Baby Hates Tummy Time: What to Do

Most moms have heard that giving their baby tummy time is important. It's the gateway that enables babies to lift their head, roll, crawl -- in short, it opens the door to freedom! That's why doctors recommend moms have baby up on their tummy working those neck muscles right after they're born. But for many babies, the instant they're placed on their stomachs, they start to fuss and cry. Which can be frustrating -- since moms hate feeling like meanies but know tummy time is a necessary evil.


"Tummy time allows for the development of strength in the neck, stomach, arms, and legs, as well as the development of stability in the joints," says Amy Baez, a pediatric occupational therapist at Playapy. And the benefits of tummy time can be felt long past the crawling stage. "In particular, shoulder stability is important in the development of hand skills needed to complete tasks at a later age including tying shoelaces," Baez adds.

Ultimately lack of tummy time can lead to poor coordination, bad posture, hyperactivity, and difficulty with handwriting. So if those aren't enough reasons to get your kid on their stomachs, we don't know what is!

Thankfully you don't have to just leave baby on the floor to cry. There are plenty of ways to get your baby more comfortable with tummy time and maybe even like it.

Tummy time tips for moms

Try these tips to warm him up to the idea:

  1. Start early. To keep your baby from hating tummy time, get them accustomed to it as soon as possible after birth. "Even with newborns, start putting them on their stomachs as soon as you can, every time they are awake, as long as they can tolerate it," suggests Hannah Chow-Johnson, MD, a pediatrician at Loyola University Health System.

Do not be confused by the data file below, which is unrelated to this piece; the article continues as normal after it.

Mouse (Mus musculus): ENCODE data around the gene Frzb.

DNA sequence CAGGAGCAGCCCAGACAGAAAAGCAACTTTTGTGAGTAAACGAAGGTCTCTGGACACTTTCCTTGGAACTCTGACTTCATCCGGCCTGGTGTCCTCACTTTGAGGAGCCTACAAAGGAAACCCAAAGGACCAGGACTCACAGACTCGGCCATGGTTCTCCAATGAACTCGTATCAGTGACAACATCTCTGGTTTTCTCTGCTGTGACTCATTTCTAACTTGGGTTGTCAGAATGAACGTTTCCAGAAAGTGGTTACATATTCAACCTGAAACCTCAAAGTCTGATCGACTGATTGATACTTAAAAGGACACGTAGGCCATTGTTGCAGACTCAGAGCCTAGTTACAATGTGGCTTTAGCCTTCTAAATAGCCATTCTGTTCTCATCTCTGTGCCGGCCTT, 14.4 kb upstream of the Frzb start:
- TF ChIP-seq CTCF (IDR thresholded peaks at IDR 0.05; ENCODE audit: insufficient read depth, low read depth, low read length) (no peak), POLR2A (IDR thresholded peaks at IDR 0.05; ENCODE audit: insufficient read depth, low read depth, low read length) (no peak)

2. Lay baby on your lap. Since baby may feel more comfortable on their stomachs on top of you, try placing your newborn across your lap. Another option: Lie on your back and play your baby on her tummy on your chest for some snuggly face time.
  3. Keep it short. In the beginning, there's no need for long, drawn-out tummy time torture if your baby isn't into it. Aim for at least a few minutes, two or three times a day. Once the baby is 3 to 4 months old, some research suggests aiming for a total of 20 minutes of tummy time per day.
  4. Entice with toys and mirrors. "When babies start pushing up, use toys with mirrors so they can see their face," suggests Dyan Hes, MD, Medical Director of Gramercy Pediatrics. "Activity mats also help babies to enjoy time on their tummies. Make sure that tummy time is only on a firm, flat surface, and that there is nothing soft or that babies can put their faces in."

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  5. Prop baby up with pillows. "You can also create a comfortable environment using pillow or cushions to provide support," says Baez. Place cushions under baby's armpits, which will help him raise his upper body. 
  6. Get down on the floor yourself. Think about it: it's boring looking at feet. So get down on the floor yourself! Baby will love the company.
  7. Never leave a baby alone. Tummy time should be a supervised activity. So be sure to keep an eye on your baby the entire time.

What are your best tummy time tips for other moms?


Images © Radius Images/Corbis; © unruh       

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